The book I picked showed me that a language could be simple yet allow you to perform complex tasks with minimal code. I know Perl has a bad reputation for being difficult to understand. Still, this book introduced me to powerful concepts that I could never return to less versatile languages. Something that took just one line in Perl would require 30 lines in QBasic. Let’s be honest – regular expressions (regex) are incredibly powerful.

Perl was also my first introduction to web programming with CGI. Around this time, Netscape Navigator was a popular browser, and people were writing programs for this interface. Perl, as a platform, had CPAN for downloading modules, so you didn’t have to write all the code yourself. The CGI module was just there.

To learn some of these more complex programs for the web, I started by emulating other people’s programs. Open source was a thing, but it wasn’t as accessible as now with platforms like GitHub. There were scripts and programs people could use on their websites, like guestbooks or web forums, which I tried to build myself. Much of the code I emulated came from a website called Matt’s Script Archive – a piece of internet history worth checking out.

In my sophomore year of high school, I started taking all the programming classes I could, including IB Tech and AP Computer Science. I was the only sophomore to take that class at the time. It focused on C++, and while I understood the language in terms of syntax, I didn’t grasp how widely used and versatile it was. I didn’t understand the difference between a compiled language like C++ and an interpreted language like Perl. I knew I could do the same things in both, and one allowed me to write code more quickly. For the most part, the runtime of the programs I built, whether in C++ or Perl, was about the same, as I needed to do something computationally complex enough to push the limits of the code.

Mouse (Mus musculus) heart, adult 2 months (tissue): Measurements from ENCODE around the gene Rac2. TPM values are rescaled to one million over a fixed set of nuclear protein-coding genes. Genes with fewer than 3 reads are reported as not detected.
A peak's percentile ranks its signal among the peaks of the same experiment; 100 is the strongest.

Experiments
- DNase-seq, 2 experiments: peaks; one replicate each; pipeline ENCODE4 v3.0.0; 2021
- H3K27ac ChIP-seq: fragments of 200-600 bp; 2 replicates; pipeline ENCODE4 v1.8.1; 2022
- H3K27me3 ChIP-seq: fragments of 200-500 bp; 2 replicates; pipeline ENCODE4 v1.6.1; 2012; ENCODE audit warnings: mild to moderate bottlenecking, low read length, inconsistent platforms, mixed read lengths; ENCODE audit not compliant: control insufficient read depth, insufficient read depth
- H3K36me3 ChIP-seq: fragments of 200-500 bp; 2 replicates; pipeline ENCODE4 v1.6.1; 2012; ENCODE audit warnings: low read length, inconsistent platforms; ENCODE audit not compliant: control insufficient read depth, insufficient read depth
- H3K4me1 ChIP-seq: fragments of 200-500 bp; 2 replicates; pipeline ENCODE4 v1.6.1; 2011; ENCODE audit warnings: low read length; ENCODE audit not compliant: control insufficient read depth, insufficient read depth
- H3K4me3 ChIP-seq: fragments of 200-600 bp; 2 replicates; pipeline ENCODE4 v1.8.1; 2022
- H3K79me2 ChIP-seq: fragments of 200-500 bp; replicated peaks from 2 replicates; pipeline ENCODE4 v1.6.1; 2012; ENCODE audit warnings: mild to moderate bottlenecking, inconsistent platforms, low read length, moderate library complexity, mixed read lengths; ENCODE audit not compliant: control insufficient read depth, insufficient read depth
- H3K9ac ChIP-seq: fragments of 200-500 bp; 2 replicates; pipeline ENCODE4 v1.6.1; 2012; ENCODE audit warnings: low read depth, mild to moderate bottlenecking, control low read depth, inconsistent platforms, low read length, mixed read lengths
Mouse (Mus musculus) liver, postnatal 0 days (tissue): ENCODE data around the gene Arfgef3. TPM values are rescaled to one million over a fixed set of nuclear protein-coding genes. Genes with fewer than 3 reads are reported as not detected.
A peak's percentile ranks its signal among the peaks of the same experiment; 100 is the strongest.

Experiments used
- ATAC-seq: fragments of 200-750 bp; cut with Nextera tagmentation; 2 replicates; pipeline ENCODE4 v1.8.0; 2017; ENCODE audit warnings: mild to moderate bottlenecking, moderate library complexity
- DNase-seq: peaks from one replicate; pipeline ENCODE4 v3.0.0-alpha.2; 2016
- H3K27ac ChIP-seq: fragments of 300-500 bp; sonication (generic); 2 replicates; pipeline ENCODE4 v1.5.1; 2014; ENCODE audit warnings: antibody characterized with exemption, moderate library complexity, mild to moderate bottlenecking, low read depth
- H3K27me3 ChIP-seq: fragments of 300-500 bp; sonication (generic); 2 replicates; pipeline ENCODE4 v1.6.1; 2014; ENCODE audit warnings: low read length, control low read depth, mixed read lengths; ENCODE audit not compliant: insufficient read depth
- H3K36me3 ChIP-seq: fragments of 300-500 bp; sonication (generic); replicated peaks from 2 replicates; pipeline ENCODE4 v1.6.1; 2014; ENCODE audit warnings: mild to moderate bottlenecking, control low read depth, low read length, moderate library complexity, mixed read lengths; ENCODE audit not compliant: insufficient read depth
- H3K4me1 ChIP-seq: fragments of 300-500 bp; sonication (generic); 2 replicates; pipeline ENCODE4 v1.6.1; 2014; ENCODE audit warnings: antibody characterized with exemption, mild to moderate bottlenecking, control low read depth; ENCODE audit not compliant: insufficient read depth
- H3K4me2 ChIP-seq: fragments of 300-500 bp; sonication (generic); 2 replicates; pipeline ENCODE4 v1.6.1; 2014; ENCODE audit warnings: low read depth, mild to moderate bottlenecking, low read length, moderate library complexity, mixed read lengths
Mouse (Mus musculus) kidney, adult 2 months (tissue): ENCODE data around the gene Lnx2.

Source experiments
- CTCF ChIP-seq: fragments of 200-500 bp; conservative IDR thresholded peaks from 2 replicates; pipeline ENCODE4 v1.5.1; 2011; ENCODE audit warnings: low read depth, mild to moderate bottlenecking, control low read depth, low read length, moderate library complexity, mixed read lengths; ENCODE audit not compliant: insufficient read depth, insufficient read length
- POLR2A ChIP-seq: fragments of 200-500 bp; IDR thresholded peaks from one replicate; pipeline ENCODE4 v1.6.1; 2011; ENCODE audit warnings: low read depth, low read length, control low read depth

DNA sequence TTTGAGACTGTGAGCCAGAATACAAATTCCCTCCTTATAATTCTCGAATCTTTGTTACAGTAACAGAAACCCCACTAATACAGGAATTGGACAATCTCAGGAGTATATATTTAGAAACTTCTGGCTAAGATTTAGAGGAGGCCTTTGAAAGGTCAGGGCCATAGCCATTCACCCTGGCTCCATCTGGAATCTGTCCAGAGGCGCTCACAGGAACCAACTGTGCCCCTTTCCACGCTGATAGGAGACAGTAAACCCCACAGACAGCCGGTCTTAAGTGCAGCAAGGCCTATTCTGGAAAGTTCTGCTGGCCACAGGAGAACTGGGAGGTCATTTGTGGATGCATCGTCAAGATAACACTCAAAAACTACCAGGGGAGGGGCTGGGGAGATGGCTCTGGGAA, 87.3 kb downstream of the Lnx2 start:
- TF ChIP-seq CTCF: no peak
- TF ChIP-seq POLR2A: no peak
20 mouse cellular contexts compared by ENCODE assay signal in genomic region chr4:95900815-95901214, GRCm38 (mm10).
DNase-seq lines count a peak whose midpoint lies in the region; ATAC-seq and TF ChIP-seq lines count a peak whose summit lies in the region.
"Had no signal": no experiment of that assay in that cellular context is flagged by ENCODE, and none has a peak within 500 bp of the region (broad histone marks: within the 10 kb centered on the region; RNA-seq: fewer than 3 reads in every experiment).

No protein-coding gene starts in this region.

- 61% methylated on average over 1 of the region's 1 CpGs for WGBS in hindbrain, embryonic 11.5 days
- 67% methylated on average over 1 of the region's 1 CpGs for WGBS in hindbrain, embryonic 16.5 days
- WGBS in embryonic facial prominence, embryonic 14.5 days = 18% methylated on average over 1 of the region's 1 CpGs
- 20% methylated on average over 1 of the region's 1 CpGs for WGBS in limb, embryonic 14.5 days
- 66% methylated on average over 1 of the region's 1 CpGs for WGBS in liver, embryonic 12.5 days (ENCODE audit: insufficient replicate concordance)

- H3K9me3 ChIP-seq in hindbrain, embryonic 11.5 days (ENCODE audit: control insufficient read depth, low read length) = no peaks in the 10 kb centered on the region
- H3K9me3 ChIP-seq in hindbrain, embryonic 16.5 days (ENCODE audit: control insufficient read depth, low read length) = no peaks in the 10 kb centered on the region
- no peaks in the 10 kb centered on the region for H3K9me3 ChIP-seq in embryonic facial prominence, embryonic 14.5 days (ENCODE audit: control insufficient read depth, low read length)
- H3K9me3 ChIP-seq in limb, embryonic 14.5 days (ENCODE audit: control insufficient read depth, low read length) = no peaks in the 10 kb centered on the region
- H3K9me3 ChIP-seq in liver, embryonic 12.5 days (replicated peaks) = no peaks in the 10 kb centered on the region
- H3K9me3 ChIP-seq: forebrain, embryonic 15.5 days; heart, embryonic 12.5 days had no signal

Since I had Netscape and such, my nerdom and geekdom became cemented as part of my life. My time in high school was spent on the internet, consuming programming knowledge and tinkering. I was up until 2 AM every night trying to figure out how something worked.

As the web became more popular, I started building not necessarily more complex things but projects that I would use more often on the web, including websites. Like many high schoolers at the time, I built websites for people trying to get on the internet to represent a business or have a presence. JavaScript had come out, showing that you could have minimal interactivity with websites. Still, even that tiny amount of interactivity was enough to create new things. My skills expanded when I learned to build my first HTML/JavaScript-based game, Dynamic HTML. It was a simple two-player game on one computer. Still, it was much easier than writing console programs, which spoke to the power and flexibility of web-based languages.